Reducing Your Risk of Colorectal Cancer

For Colorectal Cancer Awareness Month we talked with Dr. Andy Mengshol from CU Medicine Gastroenterology in Highlands Ranch about when you should start colon cancer screenings and other ways to reduce your risk of colon cancer.

Colorectal cancer is one of the leading causes of cancer-related deaths in the US but it’s also one of the most treatable cancers if detected early.

For Colorectal Cancer Awareness Month we talked with Dr. Andy Mengshol, with CU Medicine Gastroenterology at the Highlands Ranch Specialty Care Center about ways to prevent or reduce your risk of colon cancer.

If you need a colon cancer screening or want to be seen by someone at CU Medicine Gastroenterology, click or tap here to make an appointment.


When should you start colon cancer screenings?

Age is one of the most important risk factors for colorectal cancer, with incidence rates increasing with age, and nearly 94% of new cases of colorectal cancer occurring in those that are 45 years and older. The American Cancer Society now recommends getting regular colonoscopies at age 45 along with the US Preventive Services Task Force and the American College of Gastroenterology.

If colon cancer runs in your family, talk to your doctor about starting screenings earlier, “If you do have a family history, a first-degree relative especially who’s had colon cancer, then you should start at age 40 or maybe sooner depending on when they were diagnosed,” explained Mengshol.

Actor Chadwick Boseman was diagnosed with Stage 3 colon cancer in 2016 and died in 2020 at the age of 43. His death at a young age put a spotlight on the fact that colon cancer has been increasingly affecting younger adults over the past decade, “Unfortunately, it can happen early. Often times we catch it early and it can be treated, that’s what you hope for,” added Mengshol.

Many might be nervous about getting a colonoscopy but Mengshol explained that it’s a pretty simple process, “Usually, the procedure is 20-30 minutes at the most.” The prep is often the hardest part but it’s gotten better than it used to be, “Now we do a split prep. Drink half in the evening, the night before and the rest the morning of the procedure. It’s easier to drink and also cleans the colon out better.”

The prep liquid clears your colon out so it’s easier for the doctor to find precancerous lesions, or polyps, and remove them. That removal process is something you won’t even feel.

Is it safe to get a screening during COVID-19?

Many have put off regular preventive screenings, including cancer screenings, during the COVID-19 pandemic.

If you skipped your screening this last year, Mengshol said it is safe to get it done and in many cases important to try to get it done as soon as you can, “It’s safe to do screening now,” said Mengshol, “Especially if you have a family history, you don’t want to put off screening,” he added.

CU Medicine Gastroenterology is taking steps to make coming in for your screening as safe as possible, “We test all of the patients that are coming in for procedures, we’re all wearing masks and taking precautions,” said Mengshol.

Early cancer detection can really difference and it’s another reason to not put off regular screenings. The later a cancer is detected, the more serious and involved treatment becomes.

What about at home screening kits?

The best thing you can do to protect yourself and prevent colon cancer is to get screened.

While a colonoscopy is the gold standard and the best test to screen for colon cancer, there are at home kits you can do as well, “Anything that increases screening is good, so I’m definitely not against them,” Mengshol said.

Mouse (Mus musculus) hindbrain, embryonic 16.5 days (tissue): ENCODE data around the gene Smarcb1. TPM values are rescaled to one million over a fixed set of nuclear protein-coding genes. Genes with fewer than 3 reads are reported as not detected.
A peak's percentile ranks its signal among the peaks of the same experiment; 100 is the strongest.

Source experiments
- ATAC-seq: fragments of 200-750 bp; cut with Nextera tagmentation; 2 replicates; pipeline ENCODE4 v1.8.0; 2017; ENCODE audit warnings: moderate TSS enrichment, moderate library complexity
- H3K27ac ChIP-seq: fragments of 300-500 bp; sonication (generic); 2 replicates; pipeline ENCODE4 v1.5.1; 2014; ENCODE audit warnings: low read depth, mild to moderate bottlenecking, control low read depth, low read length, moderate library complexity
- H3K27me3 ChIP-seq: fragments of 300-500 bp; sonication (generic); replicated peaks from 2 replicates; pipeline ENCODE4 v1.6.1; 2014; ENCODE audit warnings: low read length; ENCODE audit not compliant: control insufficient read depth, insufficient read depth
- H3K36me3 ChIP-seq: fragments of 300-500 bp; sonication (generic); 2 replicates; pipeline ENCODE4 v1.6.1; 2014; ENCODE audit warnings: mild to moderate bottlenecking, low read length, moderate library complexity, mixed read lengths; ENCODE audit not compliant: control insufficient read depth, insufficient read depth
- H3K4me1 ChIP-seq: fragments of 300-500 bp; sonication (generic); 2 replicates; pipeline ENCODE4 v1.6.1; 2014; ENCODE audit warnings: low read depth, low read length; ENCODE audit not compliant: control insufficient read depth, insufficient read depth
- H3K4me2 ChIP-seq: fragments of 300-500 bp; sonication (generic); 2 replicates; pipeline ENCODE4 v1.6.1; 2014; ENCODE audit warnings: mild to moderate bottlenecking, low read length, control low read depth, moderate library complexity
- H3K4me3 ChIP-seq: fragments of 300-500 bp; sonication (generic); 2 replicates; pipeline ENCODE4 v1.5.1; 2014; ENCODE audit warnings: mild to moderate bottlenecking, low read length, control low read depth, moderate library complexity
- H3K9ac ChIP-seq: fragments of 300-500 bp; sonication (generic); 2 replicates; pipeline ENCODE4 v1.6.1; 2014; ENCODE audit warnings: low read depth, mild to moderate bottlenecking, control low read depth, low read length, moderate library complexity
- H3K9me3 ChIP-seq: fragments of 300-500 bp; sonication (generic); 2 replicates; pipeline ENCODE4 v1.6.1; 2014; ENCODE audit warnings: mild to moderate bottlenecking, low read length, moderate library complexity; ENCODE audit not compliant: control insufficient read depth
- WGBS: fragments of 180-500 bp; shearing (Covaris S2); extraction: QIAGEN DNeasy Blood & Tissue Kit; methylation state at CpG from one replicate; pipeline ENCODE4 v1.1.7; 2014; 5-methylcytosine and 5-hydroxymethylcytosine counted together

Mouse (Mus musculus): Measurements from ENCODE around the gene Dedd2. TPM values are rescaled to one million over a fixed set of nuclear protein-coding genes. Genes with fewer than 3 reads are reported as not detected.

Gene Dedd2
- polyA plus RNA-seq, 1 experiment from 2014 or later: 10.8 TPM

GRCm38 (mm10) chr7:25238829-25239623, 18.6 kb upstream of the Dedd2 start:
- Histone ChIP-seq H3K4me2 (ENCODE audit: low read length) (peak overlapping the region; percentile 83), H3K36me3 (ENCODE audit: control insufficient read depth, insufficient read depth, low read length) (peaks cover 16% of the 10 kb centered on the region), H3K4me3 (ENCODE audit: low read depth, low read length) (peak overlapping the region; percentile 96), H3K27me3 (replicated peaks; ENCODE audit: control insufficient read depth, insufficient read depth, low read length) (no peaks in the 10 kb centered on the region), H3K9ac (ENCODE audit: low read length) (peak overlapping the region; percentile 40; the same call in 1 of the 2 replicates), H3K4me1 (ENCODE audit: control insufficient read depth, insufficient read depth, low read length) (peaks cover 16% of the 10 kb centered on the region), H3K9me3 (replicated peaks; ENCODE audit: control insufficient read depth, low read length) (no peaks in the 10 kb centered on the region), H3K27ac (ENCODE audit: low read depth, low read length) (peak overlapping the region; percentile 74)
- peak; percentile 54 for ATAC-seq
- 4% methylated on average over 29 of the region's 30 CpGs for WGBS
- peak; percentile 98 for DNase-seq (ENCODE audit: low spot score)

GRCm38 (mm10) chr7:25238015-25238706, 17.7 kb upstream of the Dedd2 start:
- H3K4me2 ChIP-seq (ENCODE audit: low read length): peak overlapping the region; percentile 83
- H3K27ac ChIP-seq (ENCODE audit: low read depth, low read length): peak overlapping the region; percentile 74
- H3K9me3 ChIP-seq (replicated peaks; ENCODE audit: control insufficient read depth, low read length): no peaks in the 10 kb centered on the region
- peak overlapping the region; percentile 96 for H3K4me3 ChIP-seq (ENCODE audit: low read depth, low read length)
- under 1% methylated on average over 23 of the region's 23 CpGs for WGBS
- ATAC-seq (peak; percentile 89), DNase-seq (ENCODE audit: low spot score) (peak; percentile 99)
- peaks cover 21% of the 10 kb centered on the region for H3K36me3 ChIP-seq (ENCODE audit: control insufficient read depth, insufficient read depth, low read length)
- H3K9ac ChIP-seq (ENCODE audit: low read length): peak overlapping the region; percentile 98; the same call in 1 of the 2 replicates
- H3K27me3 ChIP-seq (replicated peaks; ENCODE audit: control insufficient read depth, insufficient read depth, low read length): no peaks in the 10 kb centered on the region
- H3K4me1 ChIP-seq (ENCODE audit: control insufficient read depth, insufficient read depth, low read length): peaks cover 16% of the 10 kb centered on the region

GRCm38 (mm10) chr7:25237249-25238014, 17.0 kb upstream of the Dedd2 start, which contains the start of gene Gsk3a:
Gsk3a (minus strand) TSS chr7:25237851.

A home kit might be a good option during the pandemic or if you don’t yet qualify for a colonoscopy but want to check in on your colon health. The kits are easy to use, you just gently brush the surface of a stool sample in water and then pack and mail the kit back. If it comes back positive you should follow it up with a colonoscopy.

While home testing kits are convenient there are some downsides, “They’re not quite as sensitive so there’s some chance of missing a big polyp or early cancer. The other thing that is if it comes back positive then the colonoscopy is now a diagnostic test and you may have a little more out of pocket expense,” explained Mengshol.

What else can you do to prevent or reduce your risk for colon cancer?

In addition to colonoscopies, there are other things you can do to prevent colorectal cancer.

Your risk of colon cancer also increases if you are overweight or obese. So, try to include at least 30 minutes of moderate-intensity exercise, five days a week. Smoking and drinking alcohol also increases your risk of colon cancer. Women shouldn’t have more than one alcoholic drink daily and no more than two drinks per day for men. If you smoke, you should take steps to try to quit right away.

When it comes to your diet, eat more fruits, vegetables, whole grains, nuts, and beans. Those food groups are linked to lower cancer risk and can help improve bowel function. Limit your intake of foods that are high in fat or processed, they can increase your risk of colon cancer.

Symptoms that may indicate colon cancer

Mengshol explained that if you have bleeding or a change in bowel habits it might be worth getting checked out by a doctor, “Bleeding, is usually from hemorrhoids but it could be cancer, a change in your bowel habits like getting more constipated or having more diarrhea can be a sign as well.”

If you need a colon cancer screening or want to be seen by someone at CU Medicine Gastroenterology, click or tap here to make an appointment.

TAGS: cancer care, colon cancer, preventative care

CATEGORIES: Cancer Care, Health Education

This post was originally posted on March 17, 2021